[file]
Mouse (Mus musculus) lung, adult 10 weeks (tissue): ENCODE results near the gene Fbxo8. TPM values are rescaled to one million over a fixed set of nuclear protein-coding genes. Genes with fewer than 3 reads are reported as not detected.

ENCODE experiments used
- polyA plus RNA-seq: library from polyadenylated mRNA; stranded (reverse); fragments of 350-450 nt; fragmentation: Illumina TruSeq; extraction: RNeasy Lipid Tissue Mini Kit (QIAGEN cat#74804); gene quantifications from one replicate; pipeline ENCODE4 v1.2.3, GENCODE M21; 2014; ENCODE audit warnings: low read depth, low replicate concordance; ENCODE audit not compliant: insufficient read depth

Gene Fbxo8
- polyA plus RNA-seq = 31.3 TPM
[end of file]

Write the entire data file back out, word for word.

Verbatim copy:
Mouse (Mus musculus) lung, adult 10 weeks (tissue): ENCODE results near the gene Fbxo8. TPM values are rescaled to one million over a fixed set of nuclear protein-coding genes. Genes with fewer than 3 reads are reported as not detected.

ENCODE experiments used
- polyA plus RNA-seq: library from polyadenylated mRNA; stranded (reverse); fragments of 350-450 nt; fragmentation: Illumina TruSeq; extraction: RNeasy Lipid Tissue Mini Kit (QIAGEN cat#74804); gene quantifications from one replicate; pipeline ENCODE4 v1.2.3, GENCODE M21; 2014; ENCODE audit warnings: low read depth, low replicate concordance; ENCODE audit not compliant: insufficient read depth

Gene Fbxo8
- polyA plus RNA-seq = 31.3 TPM